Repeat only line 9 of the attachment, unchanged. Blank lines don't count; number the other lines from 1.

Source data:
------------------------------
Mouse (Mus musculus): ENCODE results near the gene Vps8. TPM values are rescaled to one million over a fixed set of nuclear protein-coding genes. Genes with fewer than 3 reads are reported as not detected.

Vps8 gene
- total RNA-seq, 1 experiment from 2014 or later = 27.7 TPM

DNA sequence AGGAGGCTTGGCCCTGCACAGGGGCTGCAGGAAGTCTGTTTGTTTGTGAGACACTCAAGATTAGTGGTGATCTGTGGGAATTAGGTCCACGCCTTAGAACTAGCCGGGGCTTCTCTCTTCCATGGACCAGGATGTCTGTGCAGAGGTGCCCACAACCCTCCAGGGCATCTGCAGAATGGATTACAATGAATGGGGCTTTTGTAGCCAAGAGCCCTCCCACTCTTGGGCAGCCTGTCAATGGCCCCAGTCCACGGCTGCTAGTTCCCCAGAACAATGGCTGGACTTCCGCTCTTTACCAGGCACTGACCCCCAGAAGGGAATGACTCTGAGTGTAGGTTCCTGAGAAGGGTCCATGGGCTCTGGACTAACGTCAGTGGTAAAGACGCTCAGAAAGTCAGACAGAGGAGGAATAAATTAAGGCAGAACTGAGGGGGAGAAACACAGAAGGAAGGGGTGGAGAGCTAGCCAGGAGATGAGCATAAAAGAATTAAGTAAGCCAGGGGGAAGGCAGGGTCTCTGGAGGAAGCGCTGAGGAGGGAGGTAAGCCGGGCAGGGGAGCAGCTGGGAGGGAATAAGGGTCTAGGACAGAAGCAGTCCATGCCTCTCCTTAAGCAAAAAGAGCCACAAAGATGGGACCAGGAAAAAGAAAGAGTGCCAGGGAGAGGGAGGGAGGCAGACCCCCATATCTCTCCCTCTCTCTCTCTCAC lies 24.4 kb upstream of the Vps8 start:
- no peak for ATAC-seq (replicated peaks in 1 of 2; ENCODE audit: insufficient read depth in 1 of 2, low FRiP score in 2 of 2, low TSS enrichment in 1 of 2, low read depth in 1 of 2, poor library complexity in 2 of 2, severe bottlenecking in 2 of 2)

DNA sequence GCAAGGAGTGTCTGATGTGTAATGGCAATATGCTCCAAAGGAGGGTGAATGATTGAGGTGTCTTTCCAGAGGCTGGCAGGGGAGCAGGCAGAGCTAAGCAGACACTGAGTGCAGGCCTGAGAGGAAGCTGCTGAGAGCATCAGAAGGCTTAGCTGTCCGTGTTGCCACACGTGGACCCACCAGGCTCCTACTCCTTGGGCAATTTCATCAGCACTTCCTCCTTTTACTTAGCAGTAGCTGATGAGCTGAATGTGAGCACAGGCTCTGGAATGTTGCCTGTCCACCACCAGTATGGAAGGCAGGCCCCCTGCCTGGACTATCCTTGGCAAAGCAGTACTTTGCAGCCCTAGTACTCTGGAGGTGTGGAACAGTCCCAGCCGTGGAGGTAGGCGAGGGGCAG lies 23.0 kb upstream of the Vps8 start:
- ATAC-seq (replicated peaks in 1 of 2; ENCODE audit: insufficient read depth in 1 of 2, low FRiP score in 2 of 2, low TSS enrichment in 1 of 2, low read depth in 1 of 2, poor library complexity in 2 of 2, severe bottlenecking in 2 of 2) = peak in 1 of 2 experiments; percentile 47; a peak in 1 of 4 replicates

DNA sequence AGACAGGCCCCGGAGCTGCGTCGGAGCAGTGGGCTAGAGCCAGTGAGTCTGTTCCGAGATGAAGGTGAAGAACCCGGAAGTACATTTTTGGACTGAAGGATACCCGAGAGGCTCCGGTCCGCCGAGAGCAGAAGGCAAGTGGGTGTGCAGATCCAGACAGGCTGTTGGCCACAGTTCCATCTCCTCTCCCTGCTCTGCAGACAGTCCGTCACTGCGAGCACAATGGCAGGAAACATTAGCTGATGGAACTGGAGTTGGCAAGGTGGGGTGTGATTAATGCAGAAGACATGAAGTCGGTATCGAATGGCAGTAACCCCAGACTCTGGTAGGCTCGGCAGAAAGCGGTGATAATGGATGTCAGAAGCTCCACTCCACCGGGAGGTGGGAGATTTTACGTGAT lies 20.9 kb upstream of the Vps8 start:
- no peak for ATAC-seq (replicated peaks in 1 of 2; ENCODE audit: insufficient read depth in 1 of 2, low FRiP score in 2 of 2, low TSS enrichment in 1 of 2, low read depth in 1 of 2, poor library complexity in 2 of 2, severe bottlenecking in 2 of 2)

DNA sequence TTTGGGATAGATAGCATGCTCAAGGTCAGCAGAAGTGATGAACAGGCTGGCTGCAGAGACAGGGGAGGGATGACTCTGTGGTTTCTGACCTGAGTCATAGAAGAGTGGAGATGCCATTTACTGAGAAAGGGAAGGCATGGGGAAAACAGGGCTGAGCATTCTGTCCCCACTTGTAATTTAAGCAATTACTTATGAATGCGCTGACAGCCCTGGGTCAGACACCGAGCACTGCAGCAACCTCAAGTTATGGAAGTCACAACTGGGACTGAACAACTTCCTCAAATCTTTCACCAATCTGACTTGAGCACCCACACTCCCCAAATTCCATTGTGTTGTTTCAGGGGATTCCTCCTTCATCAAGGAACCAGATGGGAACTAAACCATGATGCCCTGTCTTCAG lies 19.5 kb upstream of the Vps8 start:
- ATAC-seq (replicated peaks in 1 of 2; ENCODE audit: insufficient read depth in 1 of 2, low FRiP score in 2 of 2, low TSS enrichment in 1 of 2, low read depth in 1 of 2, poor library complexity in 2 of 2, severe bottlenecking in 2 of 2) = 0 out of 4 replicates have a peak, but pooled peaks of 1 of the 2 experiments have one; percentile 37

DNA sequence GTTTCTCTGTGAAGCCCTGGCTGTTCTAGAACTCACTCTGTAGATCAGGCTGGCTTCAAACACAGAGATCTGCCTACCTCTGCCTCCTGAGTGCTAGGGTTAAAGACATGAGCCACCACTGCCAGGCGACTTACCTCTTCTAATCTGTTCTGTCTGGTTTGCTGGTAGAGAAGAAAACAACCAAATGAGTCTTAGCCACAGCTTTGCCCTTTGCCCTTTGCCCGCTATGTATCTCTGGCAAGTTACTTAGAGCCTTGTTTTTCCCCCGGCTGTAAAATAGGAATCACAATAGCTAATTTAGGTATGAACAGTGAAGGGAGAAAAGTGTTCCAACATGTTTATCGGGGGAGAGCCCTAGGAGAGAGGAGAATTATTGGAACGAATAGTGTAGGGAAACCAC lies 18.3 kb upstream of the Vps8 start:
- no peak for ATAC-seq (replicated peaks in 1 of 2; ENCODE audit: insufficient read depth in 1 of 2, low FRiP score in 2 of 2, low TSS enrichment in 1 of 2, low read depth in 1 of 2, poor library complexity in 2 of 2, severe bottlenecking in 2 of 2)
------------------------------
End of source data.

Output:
- no peak for ATAC-seq (replicated peaks in 1 of 2; ENCODE audit: insufficient read depth in 1 of 2, low FRiP score in 2 of 2, low TSS enrichment in 1 of 2, low read depth in 1 of 2, poor library complexity in 2 of 2, severe bottlenecking in 2 of 2)